Touch screens are becoming a standard on prosumer and professional cameras like the A7R, but when using a gimbal we prefer to be able to easily access necessary controls (ISO, Aperture, Autofocus toggle) on a physical button or dial. It’s really an issue of speed and accuracy to keep up with the usual pace of our style of shooting.

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Overall, dial and button access on the A7R seems improved over its predecessors. One great feature the A7RIII has, perhaps much more useful than the touchscreen, is the ability to assign buttons. Because we were using a 18mm Zeiss Batis prime lens for this test we were a little more limited than we typically are with our gimbal-friendly Canon 10-18mm lens.

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Being a full frame camera, the 18mm gave a nice wide angle of view - but we found ourselves wanting for more options. By setting up the assignable buttons offered on the A7R we were able to switch quickly between full frame and APS-C size Super 35 Mode crop, which gave us both 18mm and 27mm fields of view.

This was probably one of the coolest things about the setup on a gimbal. If there were image quality issues with using the Super 35 mode, we didn’t notice in this limited test. Had this feature been buried in the menus, as it had been on previous camera iterations, we likely wouldn’t have used it at all.

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And finally, many gimbal shooters disagree on the use of image stabilizers during active gimbal use. In our experience with Canon cameras, in-lens optical image stabilization is actually a great tool. When it comes to the Sony A7R’s IBIS 5-way Sensor-shift, the jury is still out for us.

In the limited time we had to test, it seemed to work fine, with any real complaints being more focused on the laggy and sometimes hunting autofocus. In a purely handheld shooting style, IBIS worked great - even when paired with the non-optically stabilized Zeiss Batis 18mm.

Final Thoughts

It seems like each time we review a new Sony mirrorless camera, there is less and less to talk about. The initial hype has worn off, and each subsequent model has notable improvements, but without a complete redesign or transformation from the previous models or other cameras in Sony's lineup.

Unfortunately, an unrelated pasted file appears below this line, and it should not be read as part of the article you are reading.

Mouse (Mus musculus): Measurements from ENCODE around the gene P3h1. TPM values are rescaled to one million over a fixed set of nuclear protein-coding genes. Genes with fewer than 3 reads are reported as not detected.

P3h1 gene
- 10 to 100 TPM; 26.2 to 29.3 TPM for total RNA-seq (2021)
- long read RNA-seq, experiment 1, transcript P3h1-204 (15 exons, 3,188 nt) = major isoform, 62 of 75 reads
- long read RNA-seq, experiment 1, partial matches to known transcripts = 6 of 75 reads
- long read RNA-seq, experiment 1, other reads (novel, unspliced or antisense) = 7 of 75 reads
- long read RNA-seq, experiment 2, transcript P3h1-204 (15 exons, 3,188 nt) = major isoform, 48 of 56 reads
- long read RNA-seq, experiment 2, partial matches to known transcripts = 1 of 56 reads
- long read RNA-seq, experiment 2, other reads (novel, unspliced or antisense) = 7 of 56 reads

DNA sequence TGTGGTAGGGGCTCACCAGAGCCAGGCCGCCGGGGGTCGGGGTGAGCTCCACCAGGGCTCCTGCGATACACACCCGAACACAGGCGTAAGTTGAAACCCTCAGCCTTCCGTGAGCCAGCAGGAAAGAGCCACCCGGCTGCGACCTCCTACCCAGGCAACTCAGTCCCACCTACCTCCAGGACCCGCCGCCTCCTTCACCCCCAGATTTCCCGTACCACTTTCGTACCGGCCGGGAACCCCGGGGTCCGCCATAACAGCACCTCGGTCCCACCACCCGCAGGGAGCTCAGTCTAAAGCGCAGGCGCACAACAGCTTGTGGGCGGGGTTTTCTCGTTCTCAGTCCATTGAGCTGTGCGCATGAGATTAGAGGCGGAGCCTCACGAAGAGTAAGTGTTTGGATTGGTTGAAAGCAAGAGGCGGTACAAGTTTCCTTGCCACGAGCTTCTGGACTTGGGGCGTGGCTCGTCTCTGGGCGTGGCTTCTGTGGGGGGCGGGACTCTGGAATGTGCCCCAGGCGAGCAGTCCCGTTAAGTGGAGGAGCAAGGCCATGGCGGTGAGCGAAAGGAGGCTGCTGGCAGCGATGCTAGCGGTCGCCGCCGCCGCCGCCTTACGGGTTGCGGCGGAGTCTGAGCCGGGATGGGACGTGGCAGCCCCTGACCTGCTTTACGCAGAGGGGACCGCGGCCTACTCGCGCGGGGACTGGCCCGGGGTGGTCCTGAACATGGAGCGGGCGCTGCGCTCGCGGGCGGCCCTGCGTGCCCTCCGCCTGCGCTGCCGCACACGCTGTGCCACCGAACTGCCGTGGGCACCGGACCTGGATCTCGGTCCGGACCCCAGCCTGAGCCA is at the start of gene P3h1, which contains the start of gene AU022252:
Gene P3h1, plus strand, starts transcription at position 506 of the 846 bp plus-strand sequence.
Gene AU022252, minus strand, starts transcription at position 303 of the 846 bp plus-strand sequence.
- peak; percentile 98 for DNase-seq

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But isn't that a good thing? The Sony A7R and A7S brought shockwaves to the video world when they were first released. Now, they're getting more refined, and features such as proxy and dual slot recording are making the camera more dependable for all types of conservative videographers, not just early buyers who enjoy using cutting edge gear.

The main concern is that we've placed so much expectation on Sony wow-ing the world with specs and innovation, that perhaps we're a little disappointed when they give us something like the A7R III, which is fantastic but not earth shattering.

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Since the A7R III was announced, and the hype died down, camera gear enthusiasts have turned to other potential "game changers" like the Panasonic EVA1, or the Canon C200, or in the mirrorless world, the Panasonic GH5S. More recently, the Blackmagic Design Pocket Cinema Camera 4K stole the show at NAB 2018.

So while the A7R III is only a few months old, we have already moved on to anticipating other exciting cameras, even from Sony's own chute. The A7 III is a basic full-frame camera that satisfies 95% of what the A7R/A7S/A9 lines do, but at a more affordable price point. Certainly that will be a very popular camera for one-man-band videographers and hobbyists.

But for pro shooters and production houses, we have yet another magical unicorn to anticipate. Sony's A7S III has the potential to become the camera of the year, possibly for several years to come. Will it feature everything that Sony has offered thus far, in one solid package? Or will it reveal an entirely new generation of features, as it hops over the end of the current lineup and to the beginning of a new status quo?

Who knows what the A7S III will do. In the meantime, we're looking forward to seeing what talented video producers are creating with their A7R III.

Sony A7R III - Check price at B&H photo